Reply

  • I am happy my child has a sweet, beautiful and often funny nature.

    Reply

  • My child is very energetic with a cheeky personality, the latter his father blames on me when it suits him. My other one is so laid back. So I doubt environment has mcuh to do with it.

    Reply

  • My son is very much a product of my husband and I and how we have role modelled. However, he is just kicking goals and in school at the moment. I’ve found myself saying – who are you? I am so proud of the leadership roles he is taking on, his polite manners, what others in his peer group and school community think of him. He’s always been a little different to others, in a fantastic way, and he is really shining at the moment. I’m so proud of him.

    Reply

  • Sometimes they are copying behaviour from us – we don’t realise we are behaving in the same way. Food for thought !! Professional advice people I knw have been given.


    • Absolutely agree. It is one of the more common issues we have had to work with over time. In Part Two of this article we have a brief look at this, so love to hear your thoughts when it is published.

    Reply

  • Strong personalities are good and make life interesting.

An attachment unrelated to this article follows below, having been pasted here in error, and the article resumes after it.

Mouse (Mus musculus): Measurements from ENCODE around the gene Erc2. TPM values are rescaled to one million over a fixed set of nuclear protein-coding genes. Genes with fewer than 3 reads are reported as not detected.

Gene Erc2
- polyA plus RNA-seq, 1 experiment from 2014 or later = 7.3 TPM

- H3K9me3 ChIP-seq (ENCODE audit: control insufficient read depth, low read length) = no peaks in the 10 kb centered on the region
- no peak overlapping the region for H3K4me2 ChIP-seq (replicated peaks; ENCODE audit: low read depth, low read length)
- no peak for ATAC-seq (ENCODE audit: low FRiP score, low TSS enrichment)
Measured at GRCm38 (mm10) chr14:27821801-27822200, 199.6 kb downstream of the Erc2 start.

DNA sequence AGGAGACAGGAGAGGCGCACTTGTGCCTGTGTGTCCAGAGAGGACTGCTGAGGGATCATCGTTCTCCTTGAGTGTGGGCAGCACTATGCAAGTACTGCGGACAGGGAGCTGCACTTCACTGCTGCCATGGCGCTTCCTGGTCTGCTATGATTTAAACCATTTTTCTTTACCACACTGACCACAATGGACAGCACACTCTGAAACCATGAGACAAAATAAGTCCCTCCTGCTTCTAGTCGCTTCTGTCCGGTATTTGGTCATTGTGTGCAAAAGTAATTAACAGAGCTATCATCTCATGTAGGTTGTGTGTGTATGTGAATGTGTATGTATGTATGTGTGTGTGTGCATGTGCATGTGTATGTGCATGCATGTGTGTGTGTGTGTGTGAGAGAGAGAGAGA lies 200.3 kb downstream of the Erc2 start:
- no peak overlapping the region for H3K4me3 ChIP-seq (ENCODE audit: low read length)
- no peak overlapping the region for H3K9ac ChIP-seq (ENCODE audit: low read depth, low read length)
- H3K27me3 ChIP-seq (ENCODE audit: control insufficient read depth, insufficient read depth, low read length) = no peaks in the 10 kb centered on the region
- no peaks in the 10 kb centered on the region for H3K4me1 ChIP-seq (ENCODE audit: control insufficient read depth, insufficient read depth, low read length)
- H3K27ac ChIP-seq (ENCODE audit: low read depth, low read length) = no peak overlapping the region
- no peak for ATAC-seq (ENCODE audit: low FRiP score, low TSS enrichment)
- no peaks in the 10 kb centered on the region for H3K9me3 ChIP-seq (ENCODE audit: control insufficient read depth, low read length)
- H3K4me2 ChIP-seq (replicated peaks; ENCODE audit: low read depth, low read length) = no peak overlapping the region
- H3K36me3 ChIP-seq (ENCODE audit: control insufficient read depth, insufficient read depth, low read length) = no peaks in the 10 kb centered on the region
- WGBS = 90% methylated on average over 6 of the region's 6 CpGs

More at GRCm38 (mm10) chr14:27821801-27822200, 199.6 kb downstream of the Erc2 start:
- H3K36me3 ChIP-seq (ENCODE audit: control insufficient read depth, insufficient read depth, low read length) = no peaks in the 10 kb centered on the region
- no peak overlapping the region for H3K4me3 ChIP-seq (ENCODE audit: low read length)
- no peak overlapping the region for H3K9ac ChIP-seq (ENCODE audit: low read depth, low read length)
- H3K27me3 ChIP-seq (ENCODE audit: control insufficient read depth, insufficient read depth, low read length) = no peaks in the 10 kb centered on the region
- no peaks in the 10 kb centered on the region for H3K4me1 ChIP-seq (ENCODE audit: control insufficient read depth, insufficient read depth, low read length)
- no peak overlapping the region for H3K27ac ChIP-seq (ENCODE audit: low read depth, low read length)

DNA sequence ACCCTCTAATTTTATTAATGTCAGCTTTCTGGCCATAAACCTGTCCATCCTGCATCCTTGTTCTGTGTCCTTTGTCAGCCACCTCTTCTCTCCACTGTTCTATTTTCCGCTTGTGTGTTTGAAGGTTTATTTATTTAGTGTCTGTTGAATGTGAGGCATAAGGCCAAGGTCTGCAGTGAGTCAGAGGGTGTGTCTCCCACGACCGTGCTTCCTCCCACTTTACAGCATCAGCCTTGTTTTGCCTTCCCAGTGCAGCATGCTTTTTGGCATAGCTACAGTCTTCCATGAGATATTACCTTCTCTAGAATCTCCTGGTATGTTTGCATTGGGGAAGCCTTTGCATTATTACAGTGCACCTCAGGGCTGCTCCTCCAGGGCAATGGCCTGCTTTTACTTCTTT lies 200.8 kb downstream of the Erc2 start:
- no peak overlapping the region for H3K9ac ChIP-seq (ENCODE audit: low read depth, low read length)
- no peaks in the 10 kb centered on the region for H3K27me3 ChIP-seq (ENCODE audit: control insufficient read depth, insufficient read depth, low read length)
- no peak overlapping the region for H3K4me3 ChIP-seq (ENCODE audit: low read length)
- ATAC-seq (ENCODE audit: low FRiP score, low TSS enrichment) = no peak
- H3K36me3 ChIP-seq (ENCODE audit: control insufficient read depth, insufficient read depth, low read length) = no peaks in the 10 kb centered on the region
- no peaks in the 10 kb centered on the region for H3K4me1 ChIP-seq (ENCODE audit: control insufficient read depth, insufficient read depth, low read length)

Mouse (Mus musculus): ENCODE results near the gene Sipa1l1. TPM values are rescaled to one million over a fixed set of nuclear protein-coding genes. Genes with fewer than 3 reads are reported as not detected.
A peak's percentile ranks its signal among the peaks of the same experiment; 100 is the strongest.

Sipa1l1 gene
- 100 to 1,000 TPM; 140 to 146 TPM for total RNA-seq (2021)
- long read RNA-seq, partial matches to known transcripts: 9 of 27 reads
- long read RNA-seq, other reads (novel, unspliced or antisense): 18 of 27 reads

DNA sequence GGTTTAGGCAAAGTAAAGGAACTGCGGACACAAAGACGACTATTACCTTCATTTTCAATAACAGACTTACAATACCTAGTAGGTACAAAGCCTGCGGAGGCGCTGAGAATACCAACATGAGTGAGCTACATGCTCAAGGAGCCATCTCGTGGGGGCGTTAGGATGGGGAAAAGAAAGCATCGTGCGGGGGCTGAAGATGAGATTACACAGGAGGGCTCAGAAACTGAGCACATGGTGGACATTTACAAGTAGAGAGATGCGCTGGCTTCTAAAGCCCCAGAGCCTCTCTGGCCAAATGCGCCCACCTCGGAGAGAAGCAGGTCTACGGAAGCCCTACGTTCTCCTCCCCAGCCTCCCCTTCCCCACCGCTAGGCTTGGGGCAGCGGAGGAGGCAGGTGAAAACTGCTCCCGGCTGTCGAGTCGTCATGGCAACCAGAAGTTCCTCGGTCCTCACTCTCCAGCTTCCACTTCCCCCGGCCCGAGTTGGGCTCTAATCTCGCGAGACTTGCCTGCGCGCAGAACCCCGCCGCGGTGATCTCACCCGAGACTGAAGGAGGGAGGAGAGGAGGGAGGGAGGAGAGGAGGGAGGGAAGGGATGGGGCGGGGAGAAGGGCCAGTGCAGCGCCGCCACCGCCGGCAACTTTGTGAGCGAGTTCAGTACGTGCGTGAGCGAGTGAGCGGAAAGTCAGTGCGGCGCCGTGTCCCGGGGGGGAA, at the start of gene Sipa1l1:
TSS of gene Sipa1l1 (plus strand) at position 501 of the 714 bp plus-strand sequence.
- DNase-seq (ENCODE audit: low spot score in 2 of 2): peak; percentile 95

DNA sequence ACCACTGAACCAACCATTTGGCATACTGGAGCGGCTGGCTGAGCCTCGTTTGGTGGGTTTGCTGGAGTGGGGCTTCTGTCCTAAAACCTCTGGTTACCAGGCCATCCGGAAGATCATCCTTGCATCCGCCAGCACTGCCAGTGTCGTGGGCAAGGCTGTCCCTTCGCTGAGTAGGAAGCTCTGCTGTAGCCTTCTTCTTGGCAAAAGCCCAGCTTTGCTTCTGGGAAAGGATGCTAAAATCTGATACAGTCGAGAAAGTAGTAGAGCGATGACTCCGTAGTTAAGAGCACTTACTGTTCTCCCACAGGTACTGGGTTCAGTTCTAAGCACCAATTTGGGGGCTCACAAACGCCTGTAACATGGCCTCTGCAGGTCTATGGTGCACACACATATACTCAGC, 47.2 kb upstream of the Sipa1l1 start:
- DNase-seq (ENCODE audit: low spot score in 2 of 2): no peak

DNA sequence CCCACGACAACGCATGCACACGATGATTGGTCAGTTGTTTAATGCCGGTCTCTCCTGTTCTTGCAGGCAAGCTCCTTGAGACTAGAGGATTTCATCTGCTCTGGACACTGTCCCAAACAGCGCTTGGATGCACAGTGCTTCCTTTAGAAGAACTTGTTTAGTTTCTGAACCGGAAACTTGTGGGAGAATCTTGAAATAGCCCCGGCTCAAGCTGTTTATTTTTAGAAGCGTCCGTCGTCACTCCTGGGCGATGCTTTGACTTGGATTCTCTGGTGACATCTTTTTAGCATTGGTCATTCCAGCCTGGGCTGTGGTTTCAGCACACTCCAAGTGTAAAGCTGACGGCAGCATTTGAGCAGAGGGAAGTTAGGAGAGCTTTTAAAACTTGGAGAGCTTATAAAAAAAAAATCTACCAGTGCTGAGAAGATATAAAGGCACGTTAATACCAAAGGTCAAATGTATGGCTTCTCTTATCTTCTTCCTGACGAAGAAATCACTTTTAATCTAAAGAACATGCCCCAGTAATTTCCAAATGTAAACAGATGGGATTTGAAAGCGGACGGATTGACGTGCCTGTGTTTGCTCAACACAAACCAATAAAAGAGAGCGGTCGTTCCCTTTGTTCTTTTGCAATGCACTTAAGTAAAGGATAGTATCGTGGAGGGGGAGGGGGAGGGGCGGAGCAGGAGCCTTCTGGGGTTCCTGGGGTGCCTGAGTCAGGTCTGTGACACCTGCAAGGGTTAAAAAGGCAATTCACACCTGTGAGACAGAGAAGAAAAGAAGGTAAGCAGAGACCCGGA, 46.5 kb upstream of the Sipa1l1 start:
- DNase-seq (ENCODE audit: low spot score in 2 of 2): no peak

• Totally agree. To my mind, the “interesting” part of personalities in life is twofold – in the first instance, to know your own personality (which is a combination of many factors) and be aware of the personalities of those you interact with certainly allows opportunity for engaged communication. And secondly, exploring how each personality can work with (or against) other personalities is a vital (and positive) step forward in creating strong working relationships.

    Reply

  • Yes my kids have all a strong personalty each in their own way.


    • Fantastic, and a great photo too. Something for you to consider. Personality is complex, made up of quite a few components, some of which are influenced by “outside” forces. So, what if you thought about the natural talents (and behaviours) your children have … and how they can be encouraged (and supported) to discover, explore and utilise those talents as they grow. Being allowed to explore your “personality”, especially from a young age, can have a strong influence on the direction a person’s life may take as they mature into adulthood.

    Reply